Wednesday, January 12, 2011

Military Pay

CINDY WILLIAMS:  was appointed by President Obama
as an Assistant Director for National Security in the
Congressional Budget Office.

Recent Activity:
Ms. Cindy William wrote a   piece for the Washington Times
denouncing the pay raises coming to service members this
year; citing that she stated a 13% wage increase was more
than they deserve. This is an Airman's response to Cindy
Williams' editorial article in the Washington Times about 

"Ms   Williams:  
I just had the pleasure of   reading your column, "Our GI's earn enough", and I
am a bit confused. Frankly,  I'm wondering where this vaunted overpayment is
going, because as far as I can tell, it disappears every month between  DFAS
(The Defense Finance and Accounting Service) and my bank account. Checking
my latest earnings statement, I see that I make $1,117.80, before taxes per
month. After taxes, I take home $874.20. When I run that through the
calculator, I come up with an annual salary of $13,413.60 before taxes, and
$10,490.40 after.      
I work in the Air Force Network Control Center where I am part of the team
responsible for a 5,000 host computer network. I am involved with infrastructure segments, specifically with Cisco Systems equipment. A quick check under jobs for "Network Technicians" in the Washington, D.C. area reveals a position in my   career field, requiring three years experience in my job. 

Amazingly, this job does NOT pay $13,413.60 a year. No, this job is being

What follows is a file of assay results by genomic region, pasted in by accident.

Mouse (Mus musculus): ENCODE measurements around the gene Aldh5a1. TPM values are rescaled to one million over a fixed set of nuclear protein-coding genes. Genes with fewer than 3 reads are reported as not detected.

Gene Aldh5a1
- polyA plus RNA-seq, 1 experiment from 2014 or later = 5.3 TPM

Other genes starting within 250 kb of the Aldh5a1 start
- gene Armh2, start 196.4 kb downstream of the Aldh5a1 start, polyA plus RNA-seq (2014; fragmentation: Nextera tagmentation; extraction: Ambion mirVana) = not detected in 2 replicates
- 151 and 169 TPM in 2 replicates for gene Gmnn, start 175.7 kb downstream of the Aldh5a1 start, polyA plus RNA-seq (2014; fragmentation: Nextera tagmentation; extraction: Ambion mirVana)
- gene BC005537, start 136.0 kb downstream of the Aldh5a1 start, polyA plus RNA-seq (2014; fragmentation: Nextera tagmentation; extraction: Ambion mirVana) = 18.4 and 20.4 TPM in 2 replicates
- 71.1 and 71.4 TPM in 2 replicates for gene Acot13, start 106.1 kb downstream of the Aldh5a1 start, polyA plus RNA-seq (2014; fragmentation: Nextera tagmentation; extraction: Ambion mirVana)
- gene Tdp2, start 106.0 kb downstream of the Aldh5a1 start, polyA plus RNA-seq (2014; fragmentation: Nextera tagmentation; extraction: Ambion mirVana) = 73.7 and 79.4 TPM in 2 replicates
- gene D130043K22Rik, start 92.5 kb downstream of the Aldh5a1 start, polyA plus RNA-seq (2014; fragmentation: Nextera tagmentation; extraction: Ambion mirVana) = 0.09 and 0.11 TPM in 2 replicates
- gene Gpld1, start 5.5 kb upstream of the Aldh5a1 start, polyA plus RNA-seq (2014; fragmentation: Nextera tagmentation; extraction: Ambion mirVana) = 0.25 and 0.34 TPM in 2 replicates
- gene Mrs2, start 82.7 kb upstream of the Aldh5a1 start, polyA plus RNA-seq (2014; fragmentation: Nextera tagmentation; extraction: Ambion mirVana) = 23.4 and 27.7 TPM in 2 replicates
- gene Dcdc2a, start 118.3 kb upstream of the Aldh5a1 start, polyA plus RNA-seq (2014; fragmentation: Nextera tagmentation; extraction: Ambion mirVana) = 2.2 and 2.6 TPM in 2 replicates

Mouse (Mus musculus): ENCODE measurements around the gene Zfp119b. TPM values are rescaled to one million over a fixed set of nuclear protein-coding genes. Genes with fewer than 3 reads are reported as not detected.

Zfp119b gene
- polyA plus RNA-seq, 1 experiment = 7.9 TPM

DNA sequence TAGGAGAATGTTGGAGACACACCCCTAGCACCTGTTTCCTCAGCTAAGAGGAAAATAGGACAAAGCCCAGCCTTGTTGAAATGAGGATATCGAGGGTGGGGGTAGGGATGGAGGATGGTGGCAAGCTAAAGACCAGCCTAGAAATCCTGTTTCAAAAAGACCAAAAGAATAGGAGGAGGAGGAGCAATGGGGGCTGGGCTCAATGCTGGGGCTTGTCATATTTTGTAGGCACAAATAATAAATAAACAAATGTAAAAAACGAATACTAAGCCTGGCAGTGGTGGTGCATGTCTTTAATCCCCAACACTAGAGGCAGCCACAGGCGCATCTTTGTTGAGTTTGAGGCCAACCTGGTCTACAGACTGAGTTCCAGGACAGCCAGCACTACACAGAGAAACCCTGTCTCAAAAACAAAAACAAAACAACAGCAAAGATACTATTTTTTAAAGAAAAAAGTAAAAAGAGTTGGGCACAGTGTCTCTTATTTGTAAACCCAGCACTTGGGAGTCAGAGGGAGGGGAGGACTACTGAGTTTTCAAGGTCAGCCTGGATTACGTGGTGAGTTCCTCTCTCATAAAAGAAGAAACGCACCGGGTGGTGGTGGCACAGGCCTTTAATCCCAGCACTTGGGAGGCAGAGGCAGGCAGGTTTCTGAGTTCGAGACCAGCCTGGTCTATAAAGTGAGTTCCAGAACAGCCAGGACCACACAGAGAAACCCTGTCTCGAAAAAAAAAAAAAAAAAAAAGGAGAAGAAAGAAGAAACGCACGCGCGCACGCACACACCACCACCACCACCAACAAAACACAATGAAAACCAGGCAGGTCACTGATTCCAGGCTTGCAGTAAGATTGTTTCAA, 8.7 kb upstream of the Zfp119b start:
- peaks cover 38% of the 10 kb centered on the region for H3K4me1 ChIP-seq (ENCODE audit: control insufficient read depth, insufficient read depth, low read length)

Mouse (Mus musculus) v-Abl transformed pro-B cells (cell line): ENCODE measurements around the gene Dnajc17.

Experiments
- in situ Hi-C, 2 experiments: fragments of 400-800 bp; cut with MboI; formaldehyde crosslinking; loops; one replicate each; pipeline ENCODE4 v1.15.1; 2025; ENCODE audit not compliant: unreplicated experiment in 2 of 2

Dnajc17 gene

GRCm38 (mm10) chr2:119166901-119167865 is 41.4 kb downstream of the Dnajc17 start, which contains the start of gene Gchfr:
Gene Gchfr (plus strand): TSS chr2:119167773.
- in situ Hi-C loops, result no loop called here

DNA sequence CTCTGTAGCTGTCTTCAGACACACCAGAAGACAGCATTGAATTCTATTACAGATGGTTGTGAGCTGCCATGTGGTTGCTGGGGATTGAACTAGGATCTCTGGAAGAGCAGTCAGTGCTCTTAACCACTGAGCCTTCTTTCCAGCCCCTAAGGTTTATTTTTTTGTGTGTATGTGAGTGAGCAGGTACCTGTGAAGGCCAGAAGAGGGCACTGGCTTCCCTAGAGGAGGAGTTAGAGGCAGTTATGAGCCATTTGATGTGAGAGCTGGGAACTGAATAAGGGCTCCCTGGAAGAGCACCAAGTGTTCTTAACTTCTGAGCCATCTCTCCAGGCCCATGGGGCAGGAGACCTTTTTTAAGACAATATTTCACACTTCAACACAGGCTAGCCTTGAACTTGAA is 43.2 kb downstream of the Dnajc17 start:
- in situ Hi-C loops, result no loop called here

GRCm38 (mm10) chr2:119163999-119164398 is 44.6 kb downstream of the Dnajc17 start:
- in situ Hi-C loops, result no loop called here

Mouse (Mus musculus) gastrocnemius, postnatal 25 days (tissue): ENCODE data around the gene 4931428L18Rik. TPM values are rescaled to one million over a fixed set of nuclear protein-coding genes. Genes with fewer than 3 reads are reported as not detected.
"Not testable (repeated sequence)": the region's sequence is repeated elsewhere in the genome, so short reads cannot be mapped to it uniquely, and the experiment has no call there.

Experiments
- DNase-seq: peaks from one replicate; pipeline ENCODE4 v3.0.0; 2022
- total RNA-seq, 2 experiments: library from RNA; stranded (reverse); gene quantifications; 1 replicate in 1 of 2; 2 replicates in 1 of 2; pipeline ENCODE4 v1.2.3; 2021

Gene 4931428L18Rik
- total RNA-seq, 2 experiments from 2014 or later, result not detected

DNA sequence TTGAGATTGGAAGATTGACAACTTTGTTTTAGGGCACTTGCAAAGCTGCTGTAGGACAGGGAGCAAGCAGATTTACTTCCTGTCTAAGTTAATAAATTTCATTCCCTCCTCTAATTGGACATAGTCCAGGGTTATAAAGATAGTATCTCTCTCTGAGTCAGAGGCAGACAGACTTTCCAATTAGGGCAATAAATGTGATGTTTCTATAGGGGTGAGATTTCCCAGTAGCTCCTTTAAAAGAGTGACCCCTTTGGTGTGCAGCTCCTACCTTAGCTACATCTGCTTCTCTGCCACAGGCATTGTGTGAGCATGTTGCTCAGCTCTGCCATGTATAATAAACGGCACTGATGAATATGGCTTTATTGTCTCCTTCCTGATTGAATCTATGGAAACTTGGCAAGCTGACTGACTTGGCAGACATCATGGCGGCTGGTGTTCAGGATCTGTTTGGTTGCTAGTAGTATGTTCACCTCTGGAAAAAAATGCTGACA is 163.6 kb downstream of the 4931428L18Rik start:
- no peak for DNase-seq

offered at $70,000 to $80,000 per annum........... I'm sure you can draw the
obvious conclusions.      

Given the tenor of   your column, I would assume that you NEVER had the 
pleasure of serving your country in her armed forces. Before you take it upon 
yourself to once more castigate congressional and DOD leadership for attempting 
to get the families in the military's lowest pay brackets off of WIC and food   stamps, I suggest that you join a group of deploying soldiers headed for AFGHANISTAN;
I leave the choice of service branch up to you. Whatever choice you make
though, opt for the SIX month rotation: it will guarantee you the longest
possible time away from your family and friends, thus giving you full
"deployment   experience."  As your group prepares to board the plane, make
sure to note the spouses and children who are saying good-bye to their loved
ones. Also take care to note that several families are still unsure of how
they'll be able to make ends meet while the primary breadwinner is gone.
Obviously they've been squandering the "vast" piles of cash the government
has been giving them.  

Try to deploy over a major holiday. Christmas and Thanksgiving are perennial
favorites. And when you're actually over there, sitting in a foxhole,
shivering against the cold desert night, and the flight sergeant tells you
that there aren't enough people on shift to relieve you for chow, remember
this: trade whatever MRE's   (meal-ready-to-eat) you manage to get for the
tuna noodle casserole or cheese tortellini, and add Tabasco to everything;
this gives some flavor.      

Talk to your loved ones as often as you are permitted. It won't be nearly
long enough or often enough, but take what you can get and be thankful for
it. You may have picked up on the fact that I disagree with most of the
points you present in your open piece. But, tomorrow from Kabul, I will
defend to the death your right to say it.    

You see, I am an American fighting man; a guarantor of your First Amendment
right and every other right you cherish. On a daily basis, my brother and
sister soldiers worldwide ensure that you ,and people like you, can thumb your
collective noses at us all on a salary that is nothing short of pitiful and
under conditions that would make most people cringe. We hemorrhage our best
and brightest into the private sector because we can't offer the stability
and pay of civilian companies.    

And you, Ms. Williams, have the gall to say that we make more than we

A1C Michael Bragg, 

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